Researchers say we don’t put on enough sunscreen. A Seattle startup has come up with a potential fix: an invisible ink stamp that notifies you when it’s time to re-apply.
Michael Croix, a longtime inventor and Marine Corps veteran, helped come up with the idea for the stamp. He’s the CEO and founder of SunFly, which is in discussions with leading sunscreen manufacturers to affix the UV indicator stamp onto sunscreen bottle caps.
The ink is made of chromophores, or color-changing molecules. SunFly developed specific chromophores that change color when hit with enough UV radiation — this is what causes the ink stamp to become visible on the skin.
The idea is that a person would stamp themselves with the invisible ink mark and then apply sunscreen. After enough sun exposure, the stamp becomes visible. That’s when you know too many UVB rays — the kind that causes sunburn and plays a key role in development of skin cancer — are penetrating the skin.
Croix said studies show that people under-apply sunscreen, which results in more sunburn. Getting sunburn just once every two years can triple your risk of melanoma skin cancer, according to CancerResearchUK. Skin cancer is the most commonly diagnosed cancer in the U.S., according to the American Cancer Society.
“The rates of skin cancer in our nation are increasing, creating a serious public health concern we cannot ignore,” wrote Boris D. Lushniak, acting general surgeon for the U.S. Department of Health and Human Services, in The Surgeon General’s Call to Action to Prevent Skin Cancer.
Paul Nghiem, head of the dermatology department at the University of Washington, told GeekWire that under-application is a decades-old problem that doesn’t get talked about enough.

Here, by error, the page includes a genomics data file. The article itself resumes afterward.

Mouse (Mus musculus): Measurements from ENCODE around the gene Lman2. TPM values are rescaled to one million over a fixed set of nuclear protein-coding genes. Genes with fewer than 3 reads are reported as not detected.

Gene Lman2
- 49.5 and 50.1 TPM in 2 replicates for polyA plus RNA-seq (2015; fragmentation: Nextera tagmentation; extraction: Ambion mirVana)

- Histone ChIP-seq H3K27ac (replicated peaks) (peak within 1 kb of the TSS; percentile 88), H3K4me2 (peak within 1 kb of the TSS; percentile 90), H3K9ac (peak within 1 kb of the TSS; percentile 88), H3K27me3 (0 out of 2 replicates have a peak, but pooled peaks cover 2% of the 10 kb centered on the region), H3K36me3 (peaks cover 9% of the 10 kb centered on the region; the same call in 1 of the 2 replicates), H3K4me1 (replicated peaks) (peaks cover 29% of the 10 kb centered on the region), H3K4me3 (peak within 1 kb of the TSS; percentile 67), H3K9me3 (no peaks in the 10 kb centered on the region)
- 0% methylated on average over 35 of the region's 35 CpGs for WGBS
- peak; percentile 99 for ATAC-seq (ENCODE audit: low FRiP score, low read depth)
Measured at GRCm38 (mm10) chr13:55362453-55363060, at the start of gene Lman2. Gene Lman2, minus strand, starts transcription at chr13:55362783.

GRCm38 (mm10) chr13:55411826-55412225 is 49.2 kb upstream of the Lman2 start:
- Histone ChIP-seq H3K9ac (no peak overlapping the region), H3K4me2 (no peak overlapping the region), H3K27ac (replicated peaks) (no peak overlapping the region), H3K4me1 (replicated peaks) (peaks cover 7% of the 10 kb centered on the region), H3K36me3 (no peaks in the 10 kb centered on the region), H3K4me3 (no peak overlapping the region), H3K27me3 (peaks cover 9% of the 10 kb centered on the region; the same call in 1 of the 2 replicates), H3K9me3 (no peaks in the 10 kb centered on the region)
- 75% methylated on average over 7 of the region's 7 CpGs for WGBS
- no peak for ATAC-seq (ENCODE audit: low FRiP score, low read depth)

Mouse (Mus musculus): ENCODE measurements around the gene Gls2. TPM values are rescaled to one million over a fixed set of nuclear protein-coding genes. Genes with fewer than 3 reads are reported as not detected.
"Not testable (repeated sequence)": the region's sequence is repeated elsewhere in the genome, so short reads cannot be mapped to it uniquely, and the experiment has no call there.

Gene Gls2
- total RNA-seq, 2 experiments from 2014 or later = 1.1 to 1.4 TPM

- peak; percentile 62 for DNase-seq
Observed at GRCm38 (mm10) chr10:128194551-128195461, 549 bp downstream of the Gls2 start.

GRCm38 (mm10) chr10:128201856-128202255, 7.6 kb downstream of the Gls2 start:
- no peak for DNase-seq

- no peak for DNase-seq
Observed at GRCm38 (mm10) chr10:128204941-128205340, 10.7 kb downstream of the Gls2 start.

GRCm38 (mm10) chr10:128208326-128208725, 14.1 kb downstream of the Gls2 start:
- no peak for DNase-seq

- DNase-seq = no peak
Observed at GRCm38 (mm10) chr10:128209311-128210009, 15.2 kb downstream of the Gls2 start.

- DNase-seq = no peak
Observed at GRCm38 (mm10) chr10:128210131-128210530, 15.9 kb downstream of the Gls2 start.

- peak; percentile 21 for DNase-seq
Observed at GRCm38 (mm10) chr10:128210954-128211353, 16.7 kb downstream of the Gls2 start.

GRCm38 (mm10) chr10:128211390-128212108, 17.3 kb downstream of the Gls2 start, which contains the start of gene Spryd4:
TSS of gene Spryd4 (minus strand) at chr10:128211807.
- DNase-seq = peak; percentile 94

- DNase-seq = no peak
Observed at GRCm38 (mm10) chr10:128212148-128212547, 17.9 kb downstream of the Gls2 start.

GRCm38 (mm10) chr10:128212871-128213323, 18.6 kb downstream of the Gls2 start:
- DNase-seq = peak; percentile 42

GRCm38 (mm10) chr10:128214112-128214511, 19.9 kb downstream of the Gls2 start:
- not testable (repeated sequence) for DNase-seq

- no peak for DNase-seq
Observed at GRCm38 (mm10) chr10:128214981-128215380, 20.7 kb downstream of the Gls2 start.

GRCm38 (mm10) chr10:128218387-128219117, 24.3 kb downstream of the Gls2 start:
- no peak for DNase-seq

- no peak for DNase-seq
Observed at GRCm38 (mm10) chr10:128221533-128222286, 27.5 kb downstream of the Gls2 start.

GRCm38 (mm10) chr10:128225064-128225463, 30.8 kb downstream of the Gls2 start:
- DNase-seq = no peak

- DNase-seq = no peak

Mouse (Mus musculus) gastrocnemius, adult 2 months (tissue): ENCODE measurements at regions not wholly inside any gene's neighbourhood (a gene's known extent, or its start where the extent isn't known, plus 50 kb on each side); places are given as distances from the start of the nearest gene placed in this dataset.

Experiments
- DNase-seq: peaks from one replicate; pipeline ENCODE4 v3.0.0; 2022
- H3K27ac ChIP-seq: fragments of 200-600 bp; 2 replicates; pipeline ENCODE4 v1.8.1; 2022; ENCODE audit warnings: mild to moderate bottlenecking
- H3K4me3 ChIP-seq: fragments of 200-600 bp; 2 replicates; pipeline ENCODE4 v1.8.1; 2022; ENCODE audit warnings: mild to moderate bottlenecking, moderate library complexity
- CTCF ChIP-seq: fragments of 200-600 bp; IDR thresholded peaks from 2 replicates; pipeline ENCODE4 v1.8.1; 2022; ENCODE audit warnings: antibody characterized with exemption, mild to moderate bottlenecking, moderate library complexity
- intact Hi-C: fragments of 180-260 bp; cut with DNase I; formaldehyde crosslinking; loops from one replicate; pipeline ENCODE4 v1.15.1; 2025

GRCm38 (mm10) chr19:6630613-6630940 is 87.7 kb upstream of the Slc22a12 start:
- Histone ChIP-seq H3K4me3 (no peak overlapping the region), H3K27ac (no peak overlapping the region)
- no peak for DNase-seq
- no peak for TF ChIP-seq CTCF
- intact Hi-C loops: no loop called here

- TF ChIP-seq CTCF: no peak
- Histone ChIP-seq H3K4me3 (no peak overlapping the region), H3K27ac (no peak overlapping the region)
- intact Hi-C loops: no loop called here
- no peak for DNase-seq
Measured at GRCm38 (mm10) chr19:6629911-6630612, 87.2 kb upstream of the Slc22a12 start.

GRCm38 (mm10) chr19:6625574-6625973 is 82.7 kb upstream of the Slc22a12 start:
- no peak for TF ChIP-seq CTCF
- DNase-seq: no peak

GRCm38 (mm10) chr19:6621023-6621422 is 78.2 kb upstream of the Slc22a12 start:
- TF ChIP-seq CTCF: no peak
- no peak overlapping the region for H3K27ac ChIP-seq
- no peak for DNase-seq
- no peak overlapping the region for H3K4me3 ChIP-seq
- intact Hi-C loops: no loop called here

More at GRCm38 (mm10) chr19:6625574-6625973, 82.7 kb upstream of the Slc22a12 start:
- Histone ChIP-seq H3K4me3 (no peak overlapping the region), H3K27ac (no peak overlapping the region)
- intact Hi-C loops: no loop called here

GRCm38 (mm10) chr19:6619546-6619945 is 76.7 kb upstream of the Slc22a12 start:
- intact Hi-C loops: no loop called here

“On average, people apply much less sunscreen than they think, and they don’t apply evenly,” he said.
The American Academy of Dermatology noted that most people only apply 25-to-50 percent of the recommended amount of sunscreen.
Nghiem said SunFly’s stamp would be an “important development” — if it works.
“I have my serious doubts that it would work nearly as well as what is shown,” Nghiem said. “But if it does, you’ve developed something that is unique, easy, and can be a good reminder.”
Croix said SunFly has conducted thorough technical due diligence for its stamp, which has a unique design that prevents the chromophores from leaking onto skin. It also isn’t affected by sweat, water, pool chemicals, and other potential disruptions.
“It was a huge breakthrough to create an accurate and safe stamp that can be applied directly to the skin,” Croix said.
Croix added that similar notification products have been developed, but in a different form factor such as wristbands or stickers.
“This stamp is the preferred format,” he said.
SunFly recently raised more than $1 million to fuel development of the stamp. The company participated in the WeWork Veterans in Residence program, powered by Bunker Labs, designed to help U.S. military vets build their startups.
Other SunFly leaders include Bob Wallach, a consumer product goods veteran and the company’s COO. Its advisory board consists of former executives at Johnson & Johnson and L’Oreal.
The global sun care market is expected to grow to $25 billion by 2025, according to Statista.